For example, I imagine him saying to the virtue-signaling Pharisees, “Have I told you the one about the sheep and goats?”  And they would look at each other the way folks do when they think someone is having a memory problem.  “Yes, Lord, you’ve told that one before.”  “Well, clearly you need to hear it again because you still don’t get it!”  And he would say:  When the Son of Man comes in his glory, and all the angels with him, he will sit on his glorious throne.  All the nations will be gathered before him, and he will separate the people one from another as a shepherd separates the sheep from the goats.  He will put the sheep on his right and the goats on his left.(Mt 25:31-33).

How’s that for leveling the moral playing field with wisdom and whit, and signaling the virtue-signalers with the very authority of God!

The biblical image for the moral landscape of life is the Kingdom of God.  He spoke of it in terms of heaven on occasion, but most of his references to it were meant to be understood in terms of life on earth.  He said his Kingdom was here, that it was also coming ~ not in some end of time scenario, but in the here and now.

 His kingdom comes on earth as it is in heaven when faith-filled people search for the will of God ~ for truth ~ and muster the moral courage to live it.  Granted, such expressions of truth only cause the arrogant and insecure to lash out:  “You’re sexist, racist, xenophobic, misogynistic, and homophobic!”   And when they do, just shake your head at the brazen display of their alethophobia and walk on down the pathway of life in the footsteps of our Lord.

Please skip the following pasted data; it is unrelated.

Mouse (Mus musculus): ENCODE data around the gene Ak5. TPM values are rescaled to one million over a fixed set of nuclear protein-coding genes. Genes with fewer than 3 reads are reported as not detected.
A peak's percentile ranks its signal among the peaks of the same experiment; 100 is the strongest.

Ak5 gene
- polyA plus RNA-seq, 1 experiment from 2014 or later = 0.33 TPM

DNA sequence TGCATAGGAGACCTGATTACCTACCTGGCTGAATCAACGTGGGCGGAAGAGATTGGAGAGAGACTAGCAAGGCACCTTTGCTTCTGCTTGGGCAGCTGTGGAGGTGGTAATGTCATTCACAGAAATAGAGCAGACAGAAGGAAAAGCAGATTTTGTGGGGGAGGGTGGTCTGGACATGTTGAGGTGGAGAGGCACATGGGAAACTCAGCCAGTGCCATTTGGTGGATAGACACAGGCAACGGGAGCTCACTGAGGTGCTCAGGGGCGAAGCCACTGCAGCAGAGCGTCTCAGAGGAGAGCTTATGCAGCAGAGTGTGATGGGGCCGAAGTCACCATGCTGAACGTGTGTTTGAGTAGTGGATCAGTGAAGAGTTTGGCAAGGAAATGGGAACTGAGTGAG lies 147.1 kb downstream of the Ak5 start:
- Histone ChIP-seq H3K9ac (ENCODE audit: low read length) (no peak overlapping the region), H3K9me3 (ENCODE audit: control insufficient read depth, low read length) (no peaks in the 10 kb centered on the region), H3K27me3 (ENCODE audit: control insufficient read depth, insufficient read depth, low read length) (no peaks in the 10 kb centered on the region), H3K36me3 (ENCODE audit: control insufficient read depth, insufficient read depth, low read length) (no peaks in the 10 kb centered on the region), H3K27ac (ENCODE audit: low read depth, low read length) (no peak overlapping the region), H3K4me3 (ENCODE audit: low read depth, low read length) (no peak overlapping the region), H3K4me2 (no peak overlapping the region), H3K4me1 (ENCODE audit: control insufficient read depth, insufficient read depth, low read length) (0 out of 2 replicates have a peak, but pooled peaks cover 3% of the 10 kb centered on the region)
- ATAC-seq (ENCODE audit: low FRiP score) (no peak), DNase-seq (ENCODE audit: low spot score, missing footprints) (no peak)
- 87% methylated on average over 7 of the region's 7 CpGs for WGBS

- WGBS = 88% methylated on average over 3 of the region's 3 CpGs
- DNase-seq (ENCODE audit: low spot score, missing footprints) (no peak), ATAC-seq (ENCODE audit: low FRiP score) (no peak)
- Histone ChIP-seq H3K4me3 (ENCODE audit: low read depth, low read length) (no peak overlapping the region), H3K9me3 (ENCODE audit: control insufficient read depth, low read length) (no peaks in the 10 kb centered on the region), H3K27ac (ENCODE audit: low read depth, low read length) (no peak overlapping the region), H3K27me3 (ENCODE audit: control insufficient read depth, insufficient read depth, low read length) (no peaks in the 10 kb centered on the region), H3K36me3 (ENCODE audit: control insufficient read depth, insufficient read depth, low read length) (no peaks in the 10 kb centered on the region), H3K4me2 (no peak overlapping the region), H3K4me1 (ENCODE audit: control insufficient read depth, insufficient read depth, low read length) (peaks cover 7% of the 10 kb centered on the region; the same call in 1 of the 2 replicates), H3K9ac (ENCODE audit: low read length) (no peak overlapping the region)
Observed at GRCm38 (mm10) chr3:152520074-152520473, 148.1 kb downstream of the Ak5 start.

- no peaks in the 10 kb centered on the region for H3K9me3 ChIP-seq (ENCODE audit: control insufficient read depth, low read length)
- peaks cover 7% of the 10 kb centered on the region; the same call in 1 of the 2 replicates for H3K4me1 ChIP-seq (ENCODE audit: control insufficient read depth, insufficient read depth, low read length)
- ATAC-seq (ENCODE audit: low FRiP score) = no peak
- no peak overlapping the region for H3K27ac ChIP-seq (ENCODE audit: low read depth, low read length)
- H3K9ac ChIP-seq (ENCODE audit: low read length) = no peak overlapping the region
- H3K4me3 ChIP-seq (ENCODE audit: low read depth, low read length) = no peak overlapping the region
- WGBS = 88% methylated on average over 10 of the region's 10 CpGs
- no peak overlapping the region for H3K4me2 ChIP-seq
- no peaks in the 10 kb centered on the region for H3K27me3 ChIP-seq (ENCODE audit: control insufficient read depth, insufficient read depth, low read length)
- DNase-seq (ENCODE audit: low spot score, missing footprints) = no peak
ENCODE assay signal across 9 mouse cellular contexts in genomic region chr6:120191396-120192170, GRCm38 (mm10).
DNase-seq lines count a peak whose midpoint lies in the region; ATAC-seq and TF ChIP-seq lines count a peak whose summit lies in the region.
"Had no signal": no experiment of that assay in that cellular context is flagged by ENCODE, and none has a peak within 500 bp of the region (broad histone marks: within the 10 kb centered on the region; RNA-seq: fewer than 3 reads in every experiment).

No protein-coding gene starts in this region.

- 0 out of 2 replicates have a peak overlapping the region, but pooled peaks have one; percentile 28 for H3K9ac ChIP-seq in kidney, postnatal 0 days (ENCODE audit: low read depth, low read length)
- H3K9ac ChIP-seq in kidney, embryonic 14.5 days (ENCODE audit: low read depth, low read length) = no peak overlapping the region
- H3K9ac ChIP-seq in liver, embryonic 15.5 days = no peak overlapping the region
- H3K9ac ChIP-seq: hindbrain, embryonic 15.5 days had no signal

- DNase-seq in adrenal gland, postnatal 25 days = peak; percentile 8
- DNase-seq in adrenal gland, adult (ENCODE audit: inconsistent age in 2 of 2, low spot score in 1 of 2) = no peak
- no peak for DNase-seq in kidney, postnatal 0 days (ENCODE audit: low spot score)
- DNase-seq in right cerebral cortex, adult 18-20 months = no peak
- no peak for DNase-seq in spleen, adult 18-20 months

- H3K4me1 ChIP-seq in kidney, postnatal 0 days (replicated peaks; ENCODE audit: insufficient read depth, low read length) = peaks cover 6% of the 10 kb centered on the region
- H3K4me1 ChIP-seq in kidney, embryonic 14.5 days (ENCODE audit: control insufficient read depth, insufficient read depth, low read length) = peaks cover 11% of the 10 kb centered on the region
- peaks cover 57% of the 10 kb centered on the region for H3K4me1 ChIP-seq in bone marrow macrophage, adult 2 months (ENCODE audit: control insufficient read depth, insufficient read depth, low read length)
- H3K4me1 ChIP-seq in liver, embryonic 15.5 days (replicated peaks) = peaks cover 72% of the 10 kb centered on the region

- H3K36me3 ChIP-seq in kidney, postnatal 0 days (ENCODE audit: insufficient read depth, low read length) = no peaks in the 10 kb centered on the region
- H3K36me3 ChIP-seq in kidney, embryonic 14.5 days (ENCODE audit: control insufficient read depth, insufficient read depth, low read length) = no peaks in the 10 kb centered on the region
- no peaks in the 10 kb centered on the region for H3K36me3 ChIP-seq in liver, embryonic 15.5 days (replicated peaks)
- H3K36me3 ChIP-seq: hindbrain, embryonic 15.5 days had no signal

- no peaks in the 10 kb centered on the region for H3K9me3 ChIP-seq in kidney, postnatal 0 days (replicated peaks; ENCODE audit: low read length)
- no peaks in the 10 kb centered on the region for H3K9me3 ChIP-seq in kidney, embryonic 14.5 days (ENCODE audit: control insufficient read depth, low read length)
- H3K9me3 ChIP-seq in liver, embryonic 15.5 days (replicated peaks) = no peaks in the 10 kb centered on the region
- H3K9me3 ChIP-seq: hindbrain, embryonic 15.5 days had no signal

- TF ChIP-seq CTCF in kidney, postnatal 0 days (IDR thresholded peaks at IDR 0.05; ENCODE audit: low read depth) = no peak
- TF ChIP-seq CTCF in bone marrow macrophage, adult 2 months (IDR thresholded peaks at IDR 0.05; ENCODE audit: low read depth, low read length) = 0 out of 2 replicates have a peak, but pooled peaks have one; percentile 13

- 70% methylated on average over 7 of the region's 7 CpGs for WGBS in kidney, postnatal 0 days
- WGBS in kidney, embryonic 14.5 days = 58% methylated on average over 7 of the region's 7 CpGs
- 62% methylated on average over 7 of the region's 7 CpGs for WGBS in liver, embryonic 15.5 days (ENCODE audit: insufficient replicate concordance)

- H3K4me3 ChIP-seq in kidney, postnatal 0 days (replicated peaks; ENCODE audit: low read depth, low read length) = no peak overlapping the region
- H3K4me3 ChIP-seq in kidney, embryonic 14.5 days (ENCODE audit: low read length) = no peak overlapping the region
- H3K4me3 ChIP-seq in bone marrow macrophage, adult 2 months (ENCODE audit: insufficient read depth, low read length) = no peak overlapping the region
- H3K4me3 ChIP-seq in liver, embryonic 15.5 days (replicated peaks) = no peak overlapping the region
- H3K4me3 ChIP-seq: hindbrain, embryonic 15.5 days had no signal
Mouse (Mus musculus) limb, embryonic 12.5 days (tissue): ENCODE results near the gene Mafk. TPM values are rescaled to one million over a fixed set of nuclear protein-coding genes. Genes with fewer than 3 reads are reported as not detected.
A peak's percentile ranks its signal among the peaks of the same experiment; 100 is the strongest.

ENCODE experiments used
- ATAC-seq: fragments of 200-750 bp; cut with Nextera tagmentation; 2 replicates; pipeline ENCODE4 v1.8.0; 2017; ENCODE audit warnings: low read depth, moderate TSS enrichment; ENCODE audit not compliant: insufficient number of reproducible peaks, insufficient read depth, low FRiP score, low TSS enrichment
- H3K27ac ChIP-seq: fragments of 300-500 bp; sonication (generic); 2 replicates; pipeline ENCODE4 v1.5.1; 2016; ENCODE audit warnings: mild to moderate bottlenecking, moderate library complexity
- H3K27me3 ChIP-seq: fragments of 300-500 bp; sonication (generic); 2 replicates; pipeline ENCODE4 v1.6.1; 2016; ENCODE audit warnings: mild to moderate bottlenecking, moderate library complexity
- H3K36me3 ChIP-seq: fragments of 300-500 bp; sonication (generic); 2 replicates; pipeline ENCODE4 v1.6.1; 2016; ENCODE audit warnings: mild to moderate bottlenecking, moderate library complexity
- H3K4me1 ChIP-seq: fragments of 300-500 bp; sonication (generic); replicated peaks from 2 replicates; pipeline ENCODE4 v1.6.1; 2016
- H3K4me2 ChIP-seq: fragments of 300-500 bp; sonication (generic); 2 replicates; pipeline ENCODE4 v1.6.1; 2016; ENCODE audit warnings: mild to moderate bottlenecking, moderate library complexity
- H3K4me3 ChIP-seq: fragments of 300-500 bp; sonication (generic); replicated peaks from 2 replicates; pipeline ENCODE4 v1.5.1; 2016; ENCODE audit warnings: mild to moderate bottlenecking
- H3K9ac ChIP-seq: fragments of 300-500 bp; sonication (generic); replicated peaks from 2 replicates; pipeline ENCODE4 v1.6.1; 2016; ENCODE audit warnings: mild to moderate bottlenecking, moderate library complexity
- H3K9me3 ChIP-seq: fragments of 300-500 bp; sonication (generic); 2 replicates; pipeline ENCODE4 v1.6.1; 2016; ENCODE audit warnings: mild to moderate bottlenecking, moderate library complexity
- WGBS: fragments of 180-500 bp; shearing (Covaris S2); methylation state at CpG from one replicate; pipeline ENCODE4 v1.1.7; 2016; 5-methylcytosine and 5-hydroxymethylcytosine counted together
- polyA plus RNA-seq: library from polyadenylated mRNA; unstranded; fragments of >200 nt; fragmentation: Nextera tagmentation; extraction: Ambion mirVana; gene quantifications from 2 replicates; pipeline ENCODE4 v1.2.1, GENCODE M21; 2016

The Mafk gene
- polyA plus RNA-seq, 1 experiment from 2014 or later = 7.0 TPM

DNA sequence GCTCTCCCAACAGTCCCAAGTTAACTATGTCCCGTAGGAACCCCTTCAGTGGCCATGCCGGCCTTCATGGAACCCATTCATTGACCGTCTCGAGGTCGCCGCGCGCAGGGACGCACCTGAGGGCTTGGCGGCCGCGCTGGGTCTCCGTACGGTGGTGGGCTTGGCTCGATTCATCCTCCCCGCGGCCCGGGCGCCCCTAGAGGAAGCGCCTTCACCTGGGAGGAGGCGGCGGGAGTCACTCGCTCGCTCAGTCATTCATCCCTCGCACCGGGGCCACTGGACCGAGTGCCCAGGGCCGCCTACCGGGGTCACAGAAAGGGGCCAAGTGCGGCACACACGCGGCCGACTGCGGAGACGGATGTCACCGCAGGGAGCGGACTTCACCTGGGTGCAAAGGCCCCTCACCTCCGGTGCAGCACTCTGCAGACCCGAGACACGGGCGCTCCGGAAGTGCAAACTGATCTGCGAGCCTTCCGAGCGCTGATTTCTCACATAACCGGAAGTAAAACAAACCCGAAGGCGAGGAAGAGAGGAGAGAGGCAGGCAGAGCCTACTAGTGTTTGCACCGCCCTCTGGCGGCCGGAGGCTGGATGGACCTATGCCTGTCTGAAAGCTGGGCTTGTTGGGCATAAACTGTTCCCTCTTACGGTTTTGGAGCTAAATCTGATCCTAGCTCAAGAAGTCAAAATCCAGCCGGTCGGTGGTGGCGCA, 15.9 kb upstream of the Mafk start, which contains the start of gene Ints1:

We live in fascinating and frightening times ~  times that require great living!   And the most troubling realization for me is that so many of us allow ourselves to be silenced by their slanderous ignorance and chronic immaturity.  Without God in their lives for insight and inspiration, without God in their world revealing divine providence unfolding, they claim the right to redirect the course of history for those they deem to be immoral and ignorant, to impose on society restrictions that seem to justify their superiority, and they make fools of themselves daily before our Living and Loving God!

“Then he told this story to some who boasted of their virtue and scorned everyone else.”    Yeah, I’ll bet he did!  And I bet he did it more than once ~ and enjoyed it every time.  The perfect life of Christ, the only one qualified to stand on high moral ground, using humor with grace to help us to see the foolishness of our ways, and then to help us find our way back home.

David Hodgson, Peoria Presbyterian Church, April 25, 2021